Buy a Car Like a Dealer
Most people buy a car from a dealer, paying for a markup in return for various services. Dealers act as middlemen between the consumer and wholesale distributors. Many wholesale distributors sell vehicles in dealer-only auctions for prices far lower than the general public can find at any location. In this article we'll look at the basic steps to take in order to purchase a car at or near wholesale cost.
- Know the difference between a dealer-only wholesale auction and a public, repossession or other retail auction.
- A dealer-only auction requires a car dealer license in all 50 states and is the main way dealerships rotate excess inventory. Unlike public auctions dealer-only auctions tend to offer close to new cars, new cars, recent trade-ins or just off-lease vehicles. In addition, many vehicles are detailed, have existing warranties and are carefully rated as to condition.
- Public car auctions are open to anybody, including savvy dealers, so the prices may not be as low as the hype suggests. You see these advertised all over the place including online and in the backs of newspapers.
- Decide which car you want, the options you need, and the condition for which you are willing to settle. Be as flexible as you can as you will be buying at auction.
- Use an independent source to determine the wholesale and retail values of your target vehicle. The most frequently used sources for this are, DriverSide, Edmunds, Kelly Blue Book and Nadaguides. NADAguides is owned by the Automobile Dealers Associations so their pricing is always most favorable to the dealer - not the consumer.
- Settle on a budget. Do not forget that your final price will include taxes, registration and other fees. Also consider ongoing costs - sites like DriverSide will help you estimate cost of ownership.
- Decide that you will not exceed this budget under any circumstances; a key aspect of buying a car like a dealer is not to let emotions cause you to spend more than you decided to.
- Get access to wholesale auctions using one of these methods:
- Locate, research and retain a proxy buyer or proxy dealer who has access to wholesale auctions. A proxy buyer is an individual (sometimes a group) who has a legal dealer license and runs a service where he or she attends wholesale auctions to buy an individual car for you.
- Acquire a dealer license. This is typically a time-consuming and expensive process that is not practical unless you plan to buy and sell cars as a business. States rely on taxing dealerships for income, so there is little or no incentive for a state to grant a license to an individual who does not plan to operate as a car dealer.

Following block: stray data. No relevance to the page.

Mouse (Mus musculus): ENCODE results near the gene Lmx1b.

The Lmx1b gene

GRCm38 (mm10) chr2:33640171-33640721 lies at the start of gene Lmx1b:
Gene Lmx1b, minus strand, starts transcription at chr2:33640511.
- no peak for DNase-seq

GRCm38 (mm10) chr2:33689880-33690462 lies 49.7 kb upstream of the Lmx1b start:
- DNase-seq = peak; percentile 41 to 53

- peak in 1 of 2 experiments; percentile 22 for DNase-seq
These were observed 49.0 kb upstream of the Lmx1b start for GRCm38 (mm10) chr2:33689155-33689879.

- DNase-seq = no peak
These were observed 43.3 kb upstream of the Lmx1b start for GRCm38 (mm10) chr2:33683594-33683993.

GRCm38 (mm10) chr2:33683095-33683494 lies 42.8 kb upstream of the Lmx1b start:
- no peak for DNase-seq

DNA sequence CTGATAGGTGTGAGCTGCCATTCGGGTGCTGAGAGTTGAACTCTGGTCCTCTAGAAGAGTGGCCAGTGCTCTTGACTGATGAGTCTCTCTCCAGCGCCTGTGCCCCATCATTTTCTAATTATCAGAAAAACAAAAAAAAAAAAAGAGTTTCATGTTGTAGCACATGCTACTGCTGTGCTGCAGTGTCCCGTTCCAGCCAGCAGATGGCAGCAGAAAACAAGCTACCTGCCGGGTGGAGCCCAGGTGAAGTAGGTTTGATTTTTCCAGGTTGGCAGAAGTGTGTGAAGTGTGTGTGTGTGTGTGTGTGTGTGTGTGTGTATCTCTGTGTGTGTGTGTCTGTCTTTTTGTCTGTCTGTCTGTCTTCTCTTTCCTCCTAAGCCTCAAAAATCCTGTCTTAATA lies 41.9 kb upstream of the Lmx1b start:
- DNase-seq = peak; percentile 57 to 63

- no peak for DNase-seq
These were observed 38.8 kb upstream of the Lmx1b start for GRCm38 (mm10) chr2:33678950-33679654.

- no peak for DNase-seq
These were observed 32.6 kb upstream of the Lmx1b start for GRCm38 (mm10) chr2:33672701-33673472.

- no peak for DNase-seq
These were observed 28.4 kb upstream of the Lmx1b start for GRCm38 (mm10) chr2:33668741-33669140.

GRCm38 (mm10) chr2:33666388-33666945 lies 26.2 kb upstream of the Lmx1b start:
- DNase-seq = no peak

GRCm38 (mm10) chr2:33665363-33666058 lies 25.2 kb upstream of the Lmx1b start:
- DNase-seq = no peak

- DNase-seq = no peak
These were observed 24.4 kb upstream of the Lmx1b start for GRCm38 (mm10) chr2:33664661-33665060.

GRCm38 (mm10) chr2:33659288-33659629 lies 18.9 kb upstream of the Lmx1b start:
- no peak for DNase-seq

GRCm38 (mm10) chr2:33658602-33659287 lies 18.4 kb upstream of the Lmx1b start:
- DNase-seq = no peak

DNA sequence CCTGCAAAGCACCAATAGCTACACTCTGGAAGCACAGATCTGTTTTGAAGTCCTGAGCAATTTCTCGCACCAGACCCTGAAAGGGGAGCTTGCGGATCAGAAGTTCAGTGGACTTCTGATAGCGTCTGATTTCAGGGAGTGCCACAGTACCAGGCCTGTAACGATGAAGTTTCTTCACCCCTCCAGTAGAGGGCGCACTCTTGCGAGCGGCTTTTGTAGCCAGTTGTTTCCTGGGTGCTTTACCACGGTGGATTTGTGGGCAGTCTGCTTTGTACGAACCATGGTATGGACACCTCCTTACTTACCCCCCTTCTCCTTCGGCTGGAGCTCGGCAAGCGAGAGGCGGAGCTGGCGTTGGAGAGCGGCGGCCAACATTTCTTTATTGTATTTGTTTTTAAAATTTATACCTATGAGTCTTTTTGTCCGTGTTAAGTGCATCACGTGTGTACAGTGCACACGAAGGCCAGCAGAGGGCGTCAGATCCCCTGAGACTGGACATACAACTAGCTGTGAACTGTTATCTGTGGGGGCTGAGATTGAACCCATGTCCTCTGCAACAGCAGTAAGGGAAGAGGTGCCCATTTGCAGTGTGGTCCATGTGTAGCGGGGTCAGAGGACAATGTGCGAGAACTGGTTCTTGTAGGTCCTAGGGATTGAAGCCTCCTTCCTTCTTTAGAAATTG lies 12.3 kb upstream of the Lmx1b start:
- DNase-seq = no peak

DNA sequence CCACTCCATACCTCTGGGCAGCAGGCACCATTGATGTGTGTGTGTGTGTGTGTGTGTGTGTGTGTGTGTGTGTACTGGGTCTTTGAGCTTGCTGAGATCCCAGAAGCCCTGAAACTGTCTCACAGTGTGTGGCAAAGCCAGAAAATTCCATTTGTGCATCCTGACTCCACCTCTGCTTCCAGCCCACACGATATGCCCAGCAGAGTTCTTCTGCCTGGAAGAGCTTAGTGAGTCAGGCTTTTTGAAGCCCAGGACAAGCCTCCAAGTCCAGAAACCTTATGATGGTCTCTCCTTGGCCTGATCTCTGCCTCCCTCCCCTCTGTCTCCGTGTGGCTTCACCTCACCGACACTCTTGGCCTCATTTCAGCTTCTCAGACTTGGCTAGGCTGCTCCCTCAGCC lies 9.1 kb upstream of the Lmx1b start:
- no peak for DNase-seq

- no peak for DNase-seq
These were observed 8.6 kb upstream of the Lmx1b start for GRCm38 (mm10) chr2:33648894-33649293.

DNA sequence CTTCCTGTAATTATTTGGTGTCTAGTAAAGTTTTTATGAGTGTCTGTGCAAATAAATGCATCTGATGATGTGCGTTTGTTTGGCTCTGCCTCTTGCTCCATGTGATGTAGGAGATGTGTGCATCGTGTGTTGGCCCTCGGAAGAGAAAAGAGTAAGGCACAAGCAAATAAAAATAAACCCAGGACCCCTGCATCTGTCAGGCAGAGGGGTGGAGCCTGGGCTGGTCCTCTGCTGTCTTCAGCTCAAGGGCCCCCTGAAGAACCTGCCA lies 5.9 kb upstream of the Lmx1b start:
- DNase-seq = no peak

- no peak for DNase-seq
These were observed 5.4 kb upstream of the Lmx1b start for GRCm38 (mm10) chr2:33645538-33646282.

- Research local auctions to find out times, locations and get a list of available vehicles. Once you have found one that has the vehicle you want, make arrangements to attend the auction or have your proxy buyer attend the auction.
- Make any necessary financial arrangements. Each auto auction will have its own terms; verify these in advance make sure that you have the correct payment options available if you win the car.
- Stay in close contact with your proxy buyer while locating the car you want through purchase and delivery.
- Check out the CarFax and recall list for that particular car you are searching for.
- Buying at wholesale often includes an original manufacturers' warranty. It is a good idea to select this option.
- Follow the same guidelines you would for buying any new or used car.
- Compare proxy-dealer services carefully, including fees, availability of warranty and any other factors.
- Making a good car buy is always based on being prepared - know the product, know the invoice, the MSRP, or the market's average selling price, etc., and knowing how to make the best deal with the seller. The former is all based on easily conducted research, the latter is based on hard-fought-for experience. Some videos at http://www.easi.info/new-car-buying/ how to get the upper hand on any seller. Be smart and take advantage of the info available on the web.
- In most states it is a misdemeanor offense to buy or sell too many cars per year without a dealer license. This number varies by state, so be sure to know what your laws are.
- Beware of traditional car dealers who offer a wholesale or proxy service. Why would they do this? If something is too good to be true, it probably is a ripoff.
- Make sure you are working with a reputable proxy dealer who won't disappear after your purchase.
- Get a Used Car Dealers License
- Buy Wholesale Inventory
- Find Vehicle Safety Ratings
- Buy a Car
- Buy a New Car
- Buy a Used Car
- Buy a Used Car from a Private Party
- Decide Whether to Lease or Buy a Car
- Buy or Lease a Car when You Have Bad Credit
- Bargain for the Car at the Dealership
- Price Used Cars
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